Perhaps no Bitcoin Magazine employee has explored the moral and ethical necessity of Bitcoin more extensively than Alex Gladstein.
Gladstein is Chief Strategy Officer of the Human Rights Foundation and has also served as Vice President of Strategy for the Oslo Freedom Forum since it was founded in 2009 has opened so many people’s eyes this year. Bitcoin’s mission as a tool for hope and the advancement of human freedom is becoming increasingly evident to a wider audience thanks to his contributions. It would be a missed opportunity not to review his landmark works that demonstrated the need for Bitcoin as open and neutral global money for humanity.
Working in review
In April, Gladstein published “Bitcoin is a Trojan Horse for Freedom,” which discussed how Bitcoin recruits individuals and nations to become promoters of freedom against tyranny and authoritarianism by inducing innate human emotions of self-preservation and greed – itself when you have zero altruism. This is an important introduction to the game theory behind Bitcoin. His unwavering math was designed to change each of us for the better. And this is how we can promote human rights around the world.
His next post, Uncovering The Hidden Costs Of The Petrodollar, was a deep dive into the murky history of the rise of the American dollar to the status of a global reserve currency and its implications for foreign policy, energy and the environment. He described how the United States maintained unprecedented and oversized economic supremacy through an exclusive military pact with Saudi Arabia that caused the world to value oil in dollars and hoard US debt. While Bitcoin’s open transparency makes it easy for critics to complain about its energy usage, the negative impact of the dollar is less visible. Gladstein’s essay was a significant step forward in our understanding of why a dollar-based reserve currency is unsustainable and undesirable for nations around the world.
In May, Gladstein’s essay “Check Your Financial Privilege” recalled anecdotes from emerging economies to illustrate how Bitcoin provides vital and valid use cases for those lacking the financial security many of us in the western world take for granted. Those who ridicule Bitcoin are often blind to the fact that 87% of the planet lives under autocracy or is forced into untrustworthy currencies. 4.3 billion people live under authoritarianism and 1.2 billion people live under double or triple digit inflation. Examining the use of Bitcoin in countries like Nigeria, Sudan, and Ethiopia gave readers a fresh perspective on why Bitcoin is an important tool of liberation for so many people around the world.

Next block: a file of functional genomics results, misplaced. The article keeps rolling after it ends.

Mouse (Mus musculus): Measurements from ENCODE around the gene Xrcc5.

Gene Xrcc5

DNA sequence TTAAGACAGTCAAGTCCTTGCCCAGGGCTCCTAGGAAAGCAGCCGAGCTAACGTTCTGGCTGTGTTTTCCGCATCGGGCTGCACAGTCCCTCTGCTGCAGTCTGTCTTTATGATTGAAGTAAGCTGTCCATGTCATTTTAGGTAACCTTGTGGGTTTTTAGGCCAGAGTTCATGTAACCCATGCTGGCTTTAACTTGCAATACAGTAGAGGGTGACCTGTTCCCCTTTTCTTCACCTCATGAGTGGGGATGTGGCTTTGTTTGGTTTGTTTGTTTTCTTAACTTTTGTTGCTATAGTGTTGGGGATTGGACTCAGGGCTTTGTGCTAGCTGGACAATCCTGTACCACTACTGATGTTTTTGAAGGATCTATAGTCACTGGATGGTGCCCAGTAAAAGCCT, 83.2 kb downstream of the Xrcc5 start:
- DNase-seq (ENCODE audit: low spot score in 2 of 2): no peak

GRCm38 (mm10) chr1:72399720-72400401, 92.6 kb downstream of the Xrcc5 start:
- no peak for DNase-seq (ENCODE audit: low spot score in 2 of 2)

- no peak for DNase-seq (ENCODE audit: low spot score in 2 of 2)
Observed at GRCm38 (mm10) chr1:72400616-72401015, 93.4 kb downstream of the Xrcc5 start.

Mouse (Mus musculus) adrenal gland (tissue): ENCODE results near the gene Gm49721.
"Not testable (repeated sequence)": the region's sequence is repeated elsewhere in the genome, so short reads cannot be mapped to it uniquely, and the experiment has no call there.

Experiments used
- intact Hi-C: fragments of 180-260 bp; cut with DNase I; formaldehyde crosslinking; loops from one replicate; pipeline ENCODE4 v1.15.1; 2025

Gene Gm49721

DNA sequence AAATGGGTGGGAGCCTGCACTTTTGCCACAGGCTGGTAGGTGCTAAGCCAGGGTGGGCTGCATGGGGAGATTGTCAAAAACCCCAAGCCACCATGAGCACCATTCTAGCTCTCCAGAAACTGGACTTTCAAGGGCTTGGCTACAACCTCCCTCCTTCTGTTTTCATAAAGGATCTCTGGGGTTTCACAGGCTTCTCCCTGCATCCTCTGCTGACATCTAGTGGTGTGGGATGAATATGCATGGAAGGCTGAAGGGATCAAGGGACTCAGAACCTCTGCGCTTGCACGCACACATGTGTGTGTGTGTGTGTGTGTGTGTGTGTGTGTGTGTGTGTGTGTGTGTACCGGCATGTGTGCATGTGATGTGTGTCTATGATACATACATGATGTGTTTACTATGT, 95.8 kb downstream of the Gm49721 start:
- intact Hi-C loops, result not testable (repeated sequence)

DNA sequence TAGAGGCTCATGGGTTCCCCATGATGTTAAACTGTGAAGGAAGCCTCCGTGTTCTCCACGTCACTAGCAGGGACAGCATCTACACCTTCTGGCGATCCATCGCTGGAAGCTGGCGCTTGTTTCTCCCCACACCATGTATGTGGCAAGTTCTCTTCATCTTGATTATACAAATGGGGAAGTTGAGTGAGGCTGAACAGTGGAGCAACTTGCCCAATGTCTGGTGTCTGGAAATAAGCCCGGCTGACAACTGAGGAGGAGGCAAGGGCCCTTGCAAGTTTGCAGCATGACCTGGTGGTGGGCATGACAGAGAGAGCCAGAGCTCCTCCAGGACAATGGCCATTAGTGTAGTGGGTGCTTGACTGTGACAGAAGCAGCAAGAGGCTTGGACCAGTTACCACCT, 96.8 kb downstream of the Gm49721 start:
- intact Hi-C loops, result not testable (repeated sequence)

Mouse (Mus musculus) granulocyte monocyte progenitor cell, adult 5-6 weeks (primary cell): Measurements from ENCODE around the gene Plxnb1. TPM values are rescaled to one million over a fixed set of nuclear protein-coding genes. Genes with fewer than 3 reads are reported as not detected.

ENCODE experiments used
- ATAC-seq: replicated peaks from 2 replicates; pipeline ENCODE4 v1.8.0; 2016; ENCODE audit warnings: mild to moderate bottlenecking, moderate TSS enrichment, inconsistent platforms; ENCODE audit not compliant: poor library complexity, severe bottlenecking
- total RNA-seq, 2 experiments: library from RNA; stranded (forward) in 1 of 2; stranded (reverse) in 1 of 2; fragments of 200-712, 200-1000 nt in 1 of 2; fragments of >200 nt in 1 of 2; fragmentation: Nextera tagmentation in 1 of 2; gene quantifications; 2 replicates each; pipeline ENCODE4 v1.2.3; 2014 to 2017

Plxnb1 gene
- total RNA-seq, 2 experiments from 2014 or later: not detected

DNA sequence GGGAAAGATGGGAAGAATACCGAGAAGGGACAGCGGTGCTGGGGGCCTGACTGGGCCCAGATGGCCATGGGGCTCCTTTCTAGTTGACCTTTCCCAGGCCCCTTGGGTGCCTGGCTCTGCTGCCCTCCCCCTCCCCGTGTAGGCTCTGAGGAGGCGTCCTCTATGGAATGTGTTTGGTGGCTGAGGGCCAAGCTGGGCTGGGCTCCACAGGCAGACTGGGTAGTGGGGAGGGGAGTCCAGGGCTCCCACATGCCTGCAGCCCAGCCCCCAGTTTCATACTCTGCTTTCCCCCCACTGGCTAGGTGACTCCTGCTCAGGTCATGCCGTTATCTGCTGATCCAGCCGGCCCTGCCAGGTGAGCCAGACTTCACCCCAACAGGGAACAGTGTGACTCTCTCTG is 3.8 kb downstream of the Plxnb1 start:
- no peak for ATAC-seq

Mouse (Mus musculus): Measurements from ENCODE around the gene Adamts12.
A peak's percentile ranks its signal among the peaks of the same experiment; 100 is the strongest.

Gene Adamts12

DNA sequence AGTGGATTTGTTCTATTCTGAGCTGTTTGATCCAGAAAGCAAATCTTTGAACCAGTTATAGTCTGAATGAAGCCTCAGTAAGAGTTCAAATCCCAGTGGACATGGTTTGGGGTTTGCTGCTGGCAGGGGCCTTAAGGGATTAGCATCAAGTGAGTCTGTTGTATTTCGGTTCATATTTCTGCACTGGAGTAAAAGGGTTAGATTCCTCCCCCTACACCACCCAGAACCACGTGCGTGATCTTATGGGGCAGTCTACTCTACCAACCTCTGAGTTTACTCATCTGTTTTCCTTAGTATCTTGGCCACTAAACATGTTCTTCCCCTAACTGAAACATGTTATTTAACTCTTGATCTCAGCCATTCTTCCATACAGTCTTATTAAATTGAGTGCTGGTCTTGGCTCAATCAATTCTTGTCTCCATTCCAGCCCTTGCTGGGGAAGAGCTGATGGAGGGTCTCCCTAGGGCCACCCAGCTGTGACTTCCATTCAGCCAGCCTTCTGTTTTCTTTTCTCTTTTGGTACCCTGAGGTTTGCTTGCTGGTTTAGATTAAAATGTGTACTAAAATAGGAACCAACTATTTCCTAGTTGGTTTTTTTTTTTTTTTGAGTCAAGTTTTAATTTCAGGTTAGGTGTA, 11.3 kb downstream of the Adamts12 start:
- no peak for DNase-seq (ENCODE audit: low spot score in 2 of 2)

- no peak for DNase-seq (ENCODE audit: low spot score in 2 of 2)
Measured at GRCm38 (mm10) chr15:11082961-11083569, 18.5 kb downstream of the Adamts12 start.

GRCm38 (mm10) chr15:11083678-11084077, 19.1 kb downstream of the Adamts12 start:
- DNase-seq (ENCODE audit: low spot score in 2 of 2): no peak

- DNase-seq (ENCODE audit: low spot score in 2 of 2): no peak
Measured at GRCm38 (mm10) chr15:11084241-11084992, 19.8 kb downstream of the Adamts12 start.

“The Humanitarian and Environmental Case For Bitcoin” dealt with the issues of corruption and dependence on foreign aid and how Bitcoin can promote renewable energies in developing countries. In fact, much of the aid to emerging economies flows into the coffers of the elite. Gladstein argues that much of this corruption could be avoided with Bitcoin as a corruption-resistant payment route. In addition, developing countries can rid themselves of repressive and corrupt sources of foreign aid by extracting value from stranded power through bitcoin mining.
A few weeks later, Gladstein took the opportunity to ask the President of El Salvador, Nayib Bukele, whether his government had considered mining Bitcoin. Bukele replied that he hadn’t considered it, but the question immediately led him to the realization that his land had untapped geothermal resources that could be used for mining. In November, El Salvador announced a $ 1 billion volcanic loan.
In June, Gladstein interviewed Jack Dorsey at Bitcoin 2021 in Miami and discussed what moved Dorsey about Bitcoin to focus on. The conversation covered a range of topics including the crucial role of Bitcoin in non-bank banking, the promotion of financial rights in emerging economies, censorship resistance, anti-discrimination resistance, self-custody and human rights. The interview garnered international media attention and helped advance the narrative about Bitcoin’s humanitarian mission. By December, Dorsey would step down from Twitter and turn his full attention to his newly renamed company Spiral and Bitcoin.
Gladstein’s next essay, “Fighting Monetary Colonialism Using Open Source Code,” exposed France’s monetary colonialism, which continues to exploit 15 African nations. It told how families in Senegal lost 50% of their purchasing power overnight, and detailed the insidious, unfair monetary and trade policies imposed by the CFA franc as part of a hidden colonialism that has lasted years after decolonization . The rise out of this oppression makes a hopeful story as told as Fodé Diop’s mission to bring Bitcoin to Senegal is told.